Today, 49 percent of Republicans and 33 percent of Democrats say they would be upset if their child married someone from the opposite party. (Alex Wong/Getty Images)

We Can’t All Just Get Along

In our era of polarization, one party is guiltier than the other.

BY Susan J. Douglas

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This isn’t like a fight between siblings, where the parent says, 'It doesn’t matter who started it.' Yes, it does.

Editor's note:  This article was originally titled “We Can't All Just Get Along” in the print version of the magazine.  The title was then changed, without the author's knowledge or approval, to “It's Okay to Hate Republicans.”  The author rejects the online title as not representative of the piece or its main points. Her preferred title has been restored. We have also removed from the “Comments” section all threats to the author's life and personal safety.

I hate Republicans. I can’t stand the thought of having to spend the next two years watching Mitch McConnell, John Boehner, Ted Cruz, Darrell Issa or any of the legions of other blowhards denying climate change, thwarting immigration reform or championing fetal “personhood.”

This loathing is a relatively recent phenomenon. Back
 in the 1970s, I worked for a Republican, Fred Lippitt, the senate minority leader in Rhode Island, and I loved him. He was a brand of Republican now extinct—a “moderate” who was fiscally conservative but progressive about women’s rights, racial justice and environmental preservation. Had he been closer to my age, I could have contemplated marrying someone like Fred. Today, marrying a Republican is unimaginable to me. And I’m
 not alone. Back in 1960, only 5 
percent of Republicans and 4
 percent of Democrats said they’d
 be “displeased” if their child married someone from the opposite
 party. Today? Forty-nine percent 
of Republicans and 33 percent of
 Democrats would be pissed.

According to a recent study 
by Stanford professor Shanto
 Iyengar and Princeton researcher 
Sean Westwood, such polarization has increased dramatically 
in recent years. What’s noteworthy 
is how entrenched this mutual animus is. It’s fine for me to use the word “hate” when referring to Republicans and for them to use the same word about me, but you would never use the word “hate” when referring to people of color, or women, or gays and lesbians. 

And now party identification and hatred shape a whole host of non-political decisions. Iyengar and Westwood asked participants in their study to review the resumés of graduating high school seniors to decide which ones should receive scholarships. Some resumés had cues about party affiliation (say, member of the Young Republicans Club) and some about racial identity (also through extracurricular activities, or via a stereotypical name). Race mattered, but not nearly as much as partisanship. An overwhelming 80 percent of partisans chose the student of their own party. And this held true even if the candidate from the opposite party had better credentials.

How did we come to this pass? Obviously, my tendency is to blame the Republicans more than the Democrats, which may seem biased. But history and psychological research bear me out.

Let’s start with the history. This isn’t like a fight between siblings, where the parent says, “It doesn’t matter who started it.” Yes, it does.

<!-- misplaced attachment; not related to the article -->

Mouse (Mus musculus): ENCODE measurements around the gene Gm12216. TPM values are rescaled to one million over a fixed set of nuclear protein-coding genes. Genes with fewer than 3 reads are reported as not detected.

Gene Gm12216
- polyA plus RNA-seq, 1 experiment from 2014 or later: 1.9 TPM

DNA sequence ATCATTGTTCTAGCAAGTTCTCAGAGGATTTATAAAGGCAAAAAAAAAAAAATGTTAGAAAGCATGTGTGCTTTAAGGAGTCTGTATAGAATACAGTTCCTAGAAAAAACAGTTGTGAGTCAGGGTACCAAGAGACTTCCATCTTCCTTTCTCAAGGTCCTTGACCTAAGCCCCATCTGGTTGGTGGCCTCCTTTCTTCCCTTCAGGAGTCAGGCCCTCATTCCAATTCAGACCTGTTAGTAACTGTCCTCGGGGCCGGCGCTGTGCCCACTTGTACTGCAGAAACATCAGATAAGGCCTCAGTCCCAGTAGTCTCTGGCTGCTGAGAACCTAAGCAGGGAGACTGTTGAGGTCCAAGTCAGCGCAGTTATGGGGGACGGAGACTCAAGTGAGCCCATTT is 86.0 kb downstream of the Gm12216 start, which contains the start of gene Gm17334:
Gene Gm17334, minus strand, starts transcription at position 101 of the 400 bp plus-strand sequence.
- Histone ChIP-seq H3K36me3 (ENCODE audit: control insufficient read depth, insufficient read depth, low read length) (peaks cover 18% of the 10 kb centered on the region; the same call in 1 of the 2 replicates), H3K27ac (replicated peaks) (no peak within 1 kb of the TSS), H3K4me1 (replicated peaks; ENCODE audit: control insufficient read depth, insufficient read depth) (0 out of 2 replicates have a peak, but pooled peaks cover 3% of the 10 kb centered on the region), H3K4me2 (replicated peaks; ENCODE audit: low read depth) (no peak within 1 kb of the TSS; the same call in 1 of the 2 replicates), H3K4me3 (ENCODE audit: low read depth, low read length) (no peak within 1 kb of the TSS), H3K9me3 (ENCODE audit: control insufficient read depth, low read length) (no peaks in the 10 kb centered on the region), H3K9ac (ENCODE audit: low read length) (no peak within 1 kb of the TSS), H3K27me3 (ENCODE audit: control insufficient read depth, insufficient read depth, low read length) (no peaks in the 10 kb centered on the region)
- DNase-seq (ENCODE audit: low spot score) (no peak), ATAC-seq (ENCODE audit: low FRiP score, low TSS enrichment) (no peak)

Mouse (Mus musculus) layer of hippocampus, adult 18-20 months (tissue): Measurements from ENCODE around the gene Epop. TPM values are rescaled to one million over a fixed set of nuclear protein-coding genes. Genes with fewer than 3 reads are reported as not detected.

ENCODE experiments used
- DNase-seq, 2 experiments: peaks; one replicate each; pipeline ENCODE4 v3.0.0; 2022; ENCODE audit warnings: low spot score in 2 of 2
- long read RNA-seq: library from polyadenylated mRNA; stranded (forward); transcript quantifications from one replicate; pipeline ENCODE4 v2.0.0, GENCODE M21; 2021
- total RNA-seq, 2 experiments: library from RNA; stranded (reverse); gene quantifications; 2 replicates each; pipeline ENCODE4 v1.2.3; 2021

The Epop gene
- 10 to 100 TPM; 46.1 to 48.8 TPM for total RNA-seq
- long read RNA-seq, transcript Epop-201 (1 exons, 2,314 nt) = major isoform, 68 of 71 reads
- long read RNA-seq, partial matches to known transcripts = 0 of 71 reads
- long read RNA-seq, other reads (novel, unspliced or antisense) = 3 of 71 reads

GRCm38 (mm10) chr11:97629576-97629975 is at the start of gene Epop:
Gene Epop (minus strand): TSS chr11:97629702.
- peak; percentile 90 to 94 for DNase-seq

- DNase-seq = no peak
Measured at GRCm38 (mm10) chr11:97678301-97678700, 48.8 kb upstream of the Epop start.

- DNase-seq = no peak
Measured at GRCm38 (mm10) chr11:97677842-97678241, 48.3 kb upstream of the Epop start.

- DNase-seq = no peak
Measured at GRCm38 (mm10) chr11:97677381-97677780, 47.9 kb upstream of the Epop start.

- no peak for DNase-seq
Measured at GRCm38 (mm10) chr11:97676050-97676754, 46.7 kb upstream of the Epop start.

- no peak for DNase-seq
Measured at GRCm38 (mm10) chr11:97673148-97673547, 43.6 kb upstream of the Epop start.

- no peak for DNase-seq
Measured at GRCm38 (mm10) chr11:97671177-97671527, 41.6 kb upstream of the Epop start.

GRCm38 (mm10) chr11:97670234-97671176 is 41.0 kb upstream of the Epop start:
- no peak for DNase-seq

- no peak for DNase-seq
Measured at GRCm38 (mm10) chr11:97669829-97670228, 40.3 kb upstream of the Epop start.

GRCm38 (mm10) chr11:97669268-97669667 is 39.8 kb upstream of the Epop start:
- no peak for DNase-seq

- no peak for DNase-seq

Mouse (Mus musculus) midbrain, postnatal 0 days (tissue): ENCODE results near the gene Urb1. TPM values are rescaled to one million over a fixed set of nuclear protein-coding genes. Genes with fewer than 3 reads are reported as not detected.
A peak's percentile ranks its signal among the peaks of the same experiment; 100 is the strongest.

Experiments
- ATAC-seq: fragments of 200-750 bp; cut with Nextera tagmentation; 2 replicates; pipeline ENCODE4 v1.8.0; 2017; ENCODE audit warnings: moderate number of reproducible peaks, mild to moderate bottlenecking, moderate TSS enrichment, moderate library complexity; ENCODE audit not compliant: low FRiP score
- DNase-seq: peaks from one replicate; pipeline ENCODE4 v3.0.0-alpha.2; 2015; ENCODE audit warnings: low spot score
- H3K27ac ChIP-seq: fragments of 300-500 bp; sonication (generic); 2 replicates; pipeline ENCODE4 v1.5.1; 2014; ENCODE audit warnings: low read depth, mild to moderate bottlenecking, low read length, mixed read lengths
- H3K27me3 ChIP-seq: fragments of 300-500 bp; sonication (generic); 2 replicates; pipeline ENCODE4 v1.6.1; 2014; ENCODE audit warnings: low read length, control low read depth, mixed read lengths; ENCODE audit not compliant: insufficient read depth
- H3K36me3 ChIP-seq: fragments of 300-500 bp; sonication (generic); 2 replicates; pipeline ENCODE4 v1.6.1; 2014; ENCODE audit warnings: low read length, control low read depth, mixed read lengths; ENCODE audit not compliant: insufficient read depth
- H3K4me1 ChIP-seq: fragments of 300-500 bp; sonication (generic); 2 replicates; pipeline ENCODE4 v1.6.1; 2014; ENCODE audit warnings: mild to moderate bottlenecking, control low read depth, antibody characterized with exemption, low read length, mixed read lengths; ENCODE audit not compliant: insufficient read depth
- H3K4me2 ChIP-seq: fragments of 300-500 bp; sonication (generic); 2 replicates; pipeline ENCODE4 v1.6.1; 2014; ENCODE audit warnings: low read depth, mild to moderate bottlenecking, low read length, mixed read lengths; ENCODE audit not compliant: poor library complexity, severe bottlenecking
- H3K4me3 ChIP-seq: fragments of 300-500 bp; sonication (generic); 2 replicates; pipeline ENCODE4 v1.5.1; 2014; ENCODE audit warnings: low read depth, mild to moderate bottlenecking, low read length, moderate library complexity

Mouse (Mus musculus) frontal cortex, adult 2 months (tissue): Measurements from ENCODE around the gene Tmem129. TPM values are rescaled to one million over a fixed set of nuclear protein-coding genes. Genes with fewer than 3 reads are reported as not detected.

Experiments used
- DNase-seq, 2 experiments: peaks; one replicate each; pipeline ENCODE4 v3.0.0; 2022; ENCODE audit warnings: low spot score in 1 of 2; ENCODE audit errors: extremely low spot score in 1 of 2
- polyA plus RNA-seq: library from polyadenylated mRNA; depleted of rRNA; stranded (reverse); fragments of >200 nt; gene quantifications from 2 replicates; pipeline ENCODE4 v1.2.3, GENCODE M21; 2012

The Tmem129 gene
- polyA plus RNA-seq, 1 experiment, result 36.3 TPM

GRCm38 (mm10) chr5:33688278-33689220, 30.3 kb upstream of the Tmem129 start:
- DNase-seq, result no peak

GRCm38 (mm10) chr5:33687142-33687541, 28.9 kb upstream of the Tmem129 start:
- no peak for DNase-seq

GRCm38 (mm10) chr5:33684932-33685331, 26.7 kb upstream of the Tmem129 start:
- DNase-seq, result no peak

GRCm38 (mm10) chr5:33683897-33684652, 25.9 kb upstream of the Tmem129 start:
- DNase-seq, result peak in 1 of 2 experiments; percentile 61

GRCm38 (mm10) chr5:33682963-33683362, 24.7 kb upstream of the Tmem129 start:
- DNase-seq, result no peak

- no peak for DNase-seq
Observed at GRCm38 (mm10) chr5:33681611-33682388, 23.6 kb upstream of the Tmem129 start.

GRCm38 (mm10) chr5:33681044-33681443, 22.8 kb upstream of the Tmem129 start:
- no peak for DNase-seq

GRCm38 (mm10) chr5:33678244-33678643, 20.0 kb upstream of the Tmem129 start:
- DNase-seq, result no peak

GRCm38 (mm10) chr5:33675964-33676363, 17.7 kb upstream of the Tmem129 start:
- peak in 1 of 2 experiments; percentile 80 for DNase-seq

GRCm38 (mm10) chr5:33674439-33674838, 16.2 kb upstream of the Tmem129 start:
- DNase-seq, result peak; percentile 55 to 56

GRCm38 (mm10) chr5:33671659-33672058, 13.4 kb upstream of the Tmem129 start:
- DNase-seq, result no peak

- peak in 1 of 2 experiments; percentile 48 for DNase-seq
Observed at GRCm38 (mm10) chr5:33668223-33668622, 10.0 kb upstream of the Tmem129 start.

A brief review of Republican rhetoric and strategies since the 1980s shows an escalation of determined vilification (which has been amplified relentlessly on Fox News since 1996). From Spiro Agnew’s attack on intellectuals as an “effete corps of impudent snobs”; to Rush Limbaugh’s hate speech; to the GOP’s endless campaign
to smear the Clintons over Whitewater, then bludgeon Bill over Monica Lewinsky; to the ceaseless denigration of President Obama (“socialist,” “Muslim”), the Republicans have crafted a political identity that rests on a complete repudiation of the idea that the opposing party and its followers have any legitimacy at all.

Why does this work? A series of studies has found that political conservatives tend toward certain psychological characteristics. What are they? Dogmatism, rigidity and intolerance
 of ambiguity; a need to avoid uncertainty; support for authoritarianism; a heightened sense of threat from others; and a personal need for structure. How do these qualities influence political thinking?

According to researchers, the two core dimensions of conservative thought are resistance to change and support for inequality. These, in turn, are core elements of social intolerance. The need for certainty, the need to manage fear of social change, lead to black-and-white thinking and an embrace of stereotypes. Which could certainly lead to a desire to deride those not like you—whether people of color, LGBT people or Democrats. And, especially since the early 1990s, Republican politicians and pundits have been feeding these needs with a single-minded, uncomplicated, good-vs.-evil worldview that vilifies Democrats.

So now we hate them back. And for good reason. Which is too bad. I miss the Fred Lippitts of yore and the civilized discourse and political accomplishments they made possible. And so do millions of totally fed-up Americans.

Susan J. Douglas is a professor of communications at the University of Michigan and an In These Times columnist. Her latest book is Enlightened Sexism: The Seductive Message That Feminism's Work is Done (2010).

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